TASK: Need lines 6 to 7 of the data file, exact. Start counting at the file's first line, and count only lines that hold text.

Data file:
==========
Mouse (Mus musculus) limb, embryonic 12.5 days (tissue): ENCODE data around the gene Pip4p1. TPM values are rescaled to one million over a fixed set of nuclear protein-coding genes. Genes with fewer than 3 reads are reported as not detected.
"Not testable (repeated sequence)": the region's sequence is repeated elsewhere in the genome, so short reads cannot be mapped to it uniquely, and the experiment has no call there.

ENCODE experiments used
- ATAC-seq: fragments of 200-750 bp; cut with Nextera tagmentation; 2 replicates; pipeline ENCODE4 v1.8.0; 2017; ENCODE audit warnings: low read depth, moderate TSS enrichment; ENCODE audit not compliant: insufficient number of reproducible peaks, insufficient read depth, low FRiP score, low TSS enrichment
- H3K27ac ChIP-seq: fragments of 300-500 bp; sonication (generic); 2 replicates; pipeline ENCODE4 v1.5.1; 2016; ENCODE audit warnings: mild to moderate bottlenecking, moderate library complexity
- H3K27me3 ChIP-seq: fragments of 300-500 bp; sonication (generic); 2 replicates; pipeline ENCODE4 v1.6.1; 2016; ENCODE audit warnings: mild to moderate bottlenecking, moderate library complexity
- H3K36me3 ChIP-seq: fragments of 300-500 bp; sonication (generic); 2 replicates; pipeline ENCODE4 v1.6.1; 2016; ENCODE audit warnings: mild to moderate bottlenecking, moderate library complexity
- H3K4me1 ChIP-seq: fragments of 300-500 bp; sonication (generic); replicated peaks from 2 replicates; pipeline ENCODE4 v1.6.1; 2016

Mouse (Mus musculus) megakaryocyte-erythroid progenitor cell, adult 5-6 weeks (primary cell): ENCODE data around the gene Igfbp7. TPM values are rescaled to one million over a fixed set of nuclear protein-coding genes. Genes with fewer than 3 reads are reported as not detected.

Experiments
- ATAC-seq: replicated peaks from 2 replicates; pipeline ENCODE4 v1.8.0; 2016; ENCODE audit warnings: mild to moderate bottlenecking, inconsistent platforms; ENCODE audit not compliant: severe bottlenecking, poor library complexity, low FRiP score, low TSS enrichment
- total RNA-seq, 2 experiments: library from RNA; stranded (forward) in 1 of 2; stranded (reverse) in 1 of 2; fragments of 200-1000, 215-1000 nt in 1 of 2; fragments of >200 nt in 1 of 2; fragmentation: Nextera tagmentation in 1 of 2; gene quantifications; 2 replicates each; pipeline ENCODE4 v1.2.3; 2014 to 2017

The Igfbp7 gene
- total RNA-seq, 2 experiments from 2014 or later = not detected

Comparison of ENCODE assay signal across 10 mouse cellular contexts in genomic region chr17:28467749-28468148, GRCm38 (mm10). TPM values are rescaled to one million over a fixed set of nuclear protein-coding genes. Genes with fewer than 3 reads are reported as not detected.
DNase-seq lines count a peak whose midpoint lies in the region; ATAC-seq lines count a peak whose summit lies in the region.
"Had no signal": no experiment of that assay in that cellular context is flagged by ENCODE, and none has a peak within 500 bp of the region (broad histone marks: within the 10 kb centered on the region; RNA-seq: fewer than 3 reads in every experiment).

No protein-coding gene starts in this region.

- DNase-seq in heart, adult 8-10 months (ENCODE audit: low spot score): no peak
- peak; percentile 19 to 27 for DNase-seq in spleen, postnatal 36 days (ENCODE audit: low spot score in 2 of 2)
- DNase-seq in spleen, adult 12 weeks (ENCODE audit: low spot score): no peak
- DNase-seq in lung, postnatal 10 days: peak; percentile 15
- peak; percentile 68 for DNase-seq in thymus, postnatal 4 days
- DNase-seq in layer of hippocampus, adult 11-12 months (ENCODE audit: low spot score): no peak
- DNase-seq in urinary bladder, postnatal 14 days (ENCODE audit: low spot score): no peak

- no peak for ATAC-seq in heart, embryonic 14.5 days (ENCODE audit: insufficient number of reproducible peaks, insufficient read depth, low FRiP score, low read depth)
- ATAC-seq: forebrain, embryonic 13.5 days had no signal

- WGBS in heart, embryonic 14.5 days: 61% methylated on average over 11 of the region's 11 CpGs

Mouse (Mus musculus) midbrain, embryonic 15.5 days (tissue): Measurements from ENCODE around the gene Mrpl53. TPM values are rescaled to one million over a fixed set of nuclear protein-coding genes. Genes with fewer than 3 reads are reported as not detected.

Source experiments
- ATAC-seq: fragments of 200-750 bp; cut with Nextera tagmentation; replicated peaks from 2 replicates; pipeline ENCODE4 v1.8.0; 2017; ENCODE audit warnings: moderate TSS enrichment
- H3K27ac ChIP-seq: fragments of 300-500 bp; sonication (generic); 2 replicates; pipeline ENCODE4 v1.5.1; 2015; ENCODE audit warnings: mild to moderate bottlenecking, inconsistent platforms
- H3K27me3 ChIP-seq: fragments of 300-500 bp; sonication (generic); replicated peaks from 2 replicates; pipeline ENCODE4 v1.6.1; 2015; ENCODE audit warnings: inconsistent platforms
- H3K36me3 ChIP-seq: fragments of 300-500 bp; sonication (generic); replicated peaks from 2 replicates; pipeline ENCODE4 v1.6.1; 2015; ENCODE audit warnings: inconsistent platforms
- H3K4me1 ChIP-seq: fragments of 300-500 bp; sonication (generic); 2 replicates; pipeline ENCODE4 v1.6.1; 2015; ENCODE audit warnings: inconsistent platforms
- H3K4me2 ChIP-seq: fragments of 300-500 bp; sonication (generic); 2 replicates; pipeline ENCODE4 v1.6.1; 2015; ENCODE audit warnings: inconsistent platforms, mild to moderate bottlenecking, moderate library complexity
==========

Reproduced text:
- H3K27me3 ChIP-seq: fragments of 300-500 bp; sonication (generic); 2 replicates; pipeline ENCODE4 v1.6.1; 2016; ENCODE audit warnings: mild to moderate bottlenecking, moderate library complexity
- H3K36me3 ChIP-seq: fragments of 300-500 bp; sonication (generic); 2 replicates; pipeline ENCODE4 v1.6.1; 2016; ENCODE audit warnings: mild to moderate bottlenecking, moderate library complexity